For our next foray along Broadway, think “nice.” If nice is enough for you, you’ll have a fine time at the stage adaptation of the film White Christmas.. The movie gave Bing Crosby, Danny Kaye, Rosemary Clooney and Vera Ellen star billing in 1954 via Paramount Studios. It was really rather dull and only happened because Holiday Inn, which preceded it by 12 years, had introduced the song Irving Berlin’s “White Christmas” that sold zillions of records, so Paramount decided to name a movie after it, and to fashion a story that could accommodate it. This stage version was created to sit down in various cities for limited engagements, and it’s done well in its debut runs at the St. Louis Muni, in San Francisco and elsewhere. New York is just another stop, and it’s at the Marquis Theatre for a holiday run, into January. There’s nothing wrong with it, but it falls into the category of other film-to-stage adaptations of movie musicals. I’m thinking of the likes of Seven Brides for Seven Brothers, Gigi, Meet Me in St. Louis, State Fair. The flavor in all of them is pure vanilla, and again, if that’s your favorite, get yourself on down to the Marquis.
The production is totally archaic, but first rate archaic. It’s designed in bright bold colors, very much like those of the 20th Century Fox technicolor musicals. Its choreography by Randy Skinner is voluminous and lively, performed by an attractive ensemble of ‘boys and girls’ who instantly bring to mind the choruses of the early George Abbott musicals, those invariably choreographed by Robert Alton. It features four personable and talented leads, all of whom would by now be under long term contract, probably to 20th Century Fox. Jeffrey Denman and Meredith Patterson , who play the Kaye and Clooney roles, would be taken on to stand behind Dan Dailey and Marilyn Monroe should they misbehave, become ill, or opt out of a film. Denman is appealing, sings well, dances in the Dailey tradition, and has the bones to photograph well. Ms. Patterson is a beautiful blonde who can sing and dance, and she could easily have done Gentlemen Prefer Blondes or How to Marry a Millionaire just as Monroe took on the Betty Grable roles and Grable replaced Alice Faye as Numero Uno Blonde at Fox.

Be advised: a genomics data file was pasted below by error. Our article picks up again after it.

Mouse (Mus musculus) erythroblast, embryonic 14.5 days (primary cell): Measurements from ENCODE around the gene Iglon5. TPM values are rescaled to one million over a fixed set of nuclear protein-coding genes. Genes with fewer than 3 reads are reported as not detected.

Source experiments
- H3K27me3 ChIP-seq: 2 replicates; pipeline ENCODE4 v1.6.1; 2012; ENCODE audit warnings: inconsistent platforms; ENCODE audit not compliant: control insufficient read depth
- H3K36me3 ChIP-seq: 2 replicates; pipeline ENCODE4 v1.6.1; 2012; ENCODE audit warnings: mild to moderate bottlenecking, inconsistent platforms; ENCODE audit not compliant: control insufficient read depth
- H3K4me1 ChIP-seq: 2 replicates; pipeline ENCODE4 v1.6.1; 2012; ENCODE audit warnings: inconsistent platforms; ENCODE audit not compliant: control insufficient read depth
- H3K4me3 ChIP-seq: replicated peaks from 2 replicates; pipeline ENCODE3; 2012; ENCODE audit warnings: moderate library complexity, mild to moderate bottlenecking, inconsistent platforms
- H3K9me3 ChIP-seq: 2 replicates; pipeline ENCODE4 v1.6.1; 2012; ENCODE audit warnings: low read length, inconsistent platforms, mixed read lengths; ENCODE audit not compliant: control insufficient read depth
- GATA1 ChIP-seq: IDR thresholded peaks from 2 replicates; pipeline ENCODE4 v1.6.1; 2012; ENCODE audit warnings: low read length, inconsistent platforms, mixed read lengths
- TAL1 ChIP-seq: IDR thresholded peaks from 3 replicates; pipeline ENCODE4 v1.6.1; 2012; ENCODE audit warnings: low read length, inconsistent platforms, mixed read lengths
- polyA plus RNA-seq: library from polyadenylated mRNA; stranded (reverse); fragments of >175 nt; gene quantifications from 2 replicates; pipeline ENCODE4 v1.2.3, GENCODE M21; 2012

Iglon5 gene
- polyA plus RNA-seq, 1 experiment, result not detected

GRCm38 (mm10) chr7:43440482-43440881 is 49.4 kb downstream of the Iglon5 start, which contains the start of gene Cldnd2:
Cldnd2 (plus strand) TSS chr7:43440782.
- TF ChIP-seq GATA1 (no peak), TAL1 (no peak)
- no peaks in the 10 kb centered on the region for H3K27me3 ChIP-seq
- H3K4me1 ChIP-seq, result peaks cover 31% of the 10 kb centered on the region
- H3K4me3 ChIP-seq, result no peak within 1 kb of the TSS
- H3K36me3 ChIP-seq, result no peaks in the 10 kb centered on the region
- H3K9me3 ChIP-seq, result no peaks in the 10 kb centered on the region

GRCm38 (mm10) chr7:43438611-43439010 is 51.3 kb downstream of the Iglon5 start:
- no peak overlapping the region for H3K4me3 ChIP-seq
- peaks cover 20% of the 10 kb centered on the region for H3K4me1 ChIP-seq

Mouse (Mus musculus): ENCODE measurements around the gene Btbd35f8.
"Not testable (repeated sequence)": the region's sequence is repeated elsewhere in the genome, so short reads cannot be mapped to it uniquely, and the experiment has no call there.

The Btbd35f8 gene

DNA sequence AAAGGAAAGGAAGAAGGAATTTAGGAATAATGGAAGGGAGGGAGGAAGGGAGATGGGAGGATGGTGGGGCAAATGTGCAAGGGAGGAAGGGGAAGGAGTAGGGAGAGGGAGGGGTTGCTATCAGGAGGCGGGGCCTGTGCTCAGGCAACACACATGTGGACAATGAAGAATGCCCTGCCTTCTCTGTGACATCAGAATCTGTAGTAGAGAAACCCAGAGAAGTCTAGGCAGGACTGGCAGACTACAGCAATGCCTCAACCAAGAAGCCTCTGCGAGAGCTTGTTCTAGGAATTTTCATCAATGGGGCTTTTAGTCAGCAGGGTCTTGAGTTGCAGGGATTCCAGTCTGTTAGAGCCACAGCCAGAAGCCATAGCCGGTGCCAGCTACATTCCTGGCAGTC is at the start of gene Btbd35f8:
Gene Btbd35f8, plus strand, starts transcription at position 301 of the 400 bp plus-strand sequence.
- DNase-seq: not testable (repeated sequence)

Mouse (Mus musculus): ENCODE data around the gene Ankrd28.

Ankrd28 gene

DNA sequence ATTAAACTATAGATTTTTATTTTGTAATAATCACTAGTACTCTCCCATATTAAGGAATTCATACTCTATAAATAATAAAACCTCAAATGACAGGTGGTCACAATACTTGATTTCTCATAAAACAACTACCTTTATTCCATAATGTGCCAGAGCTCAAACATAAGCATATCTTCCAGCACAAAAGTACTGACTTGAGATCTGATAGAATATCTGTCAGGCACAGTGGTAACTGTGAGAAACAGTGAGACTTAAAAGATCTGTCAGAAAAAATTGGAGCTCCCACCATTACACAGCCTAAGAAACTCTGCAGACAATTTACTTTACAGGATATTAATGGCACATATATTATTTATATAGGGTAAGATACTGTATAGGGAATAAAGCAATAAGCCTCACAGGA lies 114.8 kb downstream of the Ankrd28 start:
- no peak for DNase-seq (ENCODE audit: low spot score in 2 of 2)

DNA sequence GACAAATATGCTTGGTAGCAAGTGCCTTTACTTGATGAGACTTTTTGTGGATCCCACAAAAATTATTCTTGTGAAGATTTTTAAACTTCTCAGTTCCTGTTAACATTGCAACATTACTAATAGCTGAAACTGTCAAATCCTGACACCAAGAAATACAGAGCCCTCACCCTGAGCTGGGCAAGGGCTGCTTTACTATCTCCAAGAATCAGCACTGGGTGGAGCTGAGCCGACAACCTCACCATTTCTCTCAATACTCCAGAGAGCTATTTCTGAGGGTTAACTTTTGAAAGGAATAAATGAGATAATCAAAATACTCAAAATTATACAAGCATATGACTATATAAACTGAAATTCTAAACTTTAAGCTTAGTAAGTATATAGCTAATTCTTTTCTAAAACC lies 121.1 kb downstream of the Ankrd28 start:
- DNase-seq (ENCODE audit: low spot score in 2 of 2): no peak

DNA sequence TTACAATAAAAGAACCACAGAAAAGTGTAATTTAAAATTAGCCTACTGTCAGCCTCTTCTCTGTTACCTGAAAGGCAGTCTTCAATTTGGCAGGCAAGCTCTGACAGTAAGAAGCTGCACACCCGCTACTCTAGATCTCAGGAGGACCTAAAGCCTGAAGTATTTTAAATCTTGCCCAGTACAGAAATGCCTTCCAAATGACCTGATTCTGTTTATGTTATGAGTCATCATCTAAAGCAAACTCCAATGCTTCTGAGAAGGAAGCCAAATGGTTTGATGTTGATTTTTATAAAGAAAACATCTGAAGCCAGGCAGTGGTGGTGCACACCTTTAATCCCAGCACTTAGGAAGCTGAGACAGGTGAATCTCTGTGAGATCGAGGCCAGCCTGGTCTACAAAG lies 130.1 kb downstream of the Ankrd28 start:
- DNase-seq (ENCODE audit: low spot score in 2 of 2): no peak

As a rule these adaptations are earthbound, and don’t bring much magic to the theatre. Oddly enough, the reverse is equally true – great stage musicals often do not make interesting films.